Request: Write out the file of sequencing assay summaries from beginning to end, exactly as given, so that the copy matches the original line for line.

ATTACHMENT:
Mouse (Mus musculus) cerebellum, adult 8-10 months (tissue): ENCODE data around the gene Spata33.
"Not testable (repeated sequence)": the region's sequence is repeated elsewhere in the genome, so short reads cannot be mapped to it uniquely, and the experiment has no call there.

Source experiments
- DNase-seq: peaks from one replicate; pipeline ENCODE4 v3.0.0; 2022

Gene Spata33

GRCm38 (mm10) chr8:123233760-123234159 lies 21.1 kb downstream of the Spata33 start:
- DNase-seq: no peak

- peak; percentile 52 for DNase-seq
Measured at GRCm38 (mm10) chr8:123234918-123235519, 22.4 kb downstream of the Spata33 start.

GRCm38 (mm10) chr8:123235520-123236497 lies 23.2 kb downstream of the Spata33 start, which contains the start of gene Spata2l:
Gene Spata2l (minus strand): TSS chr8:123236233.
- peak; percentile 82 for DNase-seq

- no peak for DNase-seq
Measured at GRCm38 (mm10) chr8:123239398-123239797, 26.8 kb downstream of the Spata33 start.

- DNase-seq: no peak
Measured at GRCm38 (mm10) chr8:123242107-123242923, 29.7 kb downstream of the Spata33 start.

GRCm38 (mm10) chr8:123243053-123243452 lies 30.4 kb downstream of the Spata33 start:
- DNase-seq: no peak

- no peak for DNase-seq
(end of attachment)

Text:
Mouse (Mus musculus) cerebellum, adult 8-10 months (tissue): ENCODE data around the gene Spata33.
"Not testable (repeated sequence)": the region's sequence is repeated elsewhere in the genome, so short reads cannot be mapped to it uniquely, and the experiment has no call there.

Source experiments
- DNase-seq: peaks from one replicate; pipeline ENCODE4 v3.0.0; 2022

Gene Spata33

GRCm38 (mm10) chr8:123233760-123234159 lies 21.1 kb downstream of the Spata33 start:
- DNase-seq: no peak

- peak; percentile 52 for DNase-seq
Measured at GRCm38 (mm10) chr8:123234918-123235519, 22.4 kb downstream of the Spata33 start.

GRCm38 (mm10) chr8:123235520-123236497 lies 23.2 kb downstream of the Spata33 start, which contains the start of gene Spata2l:
Gene Spata2l (minus strand): TSS chr8:123236233.
- peak; percentile 82 for DNase-seq

- no peak for DNase-seq
Measured at GRCm38 (mm10) chr8:123239398-123239797, 26.8 kb downstream of the Spata33 start.

- DNase-seq: no peak
Measured at GRCm38 (mm10) chr8:123242107-123242923, 29.7 kb downstream of the Spata33 start.

GRCm38 (mm10) chr8:123243053-123243452 lies 30.4 kb downstream of the Spata33 start:
- DNase-seq: no peak

- no peak for DNase-seq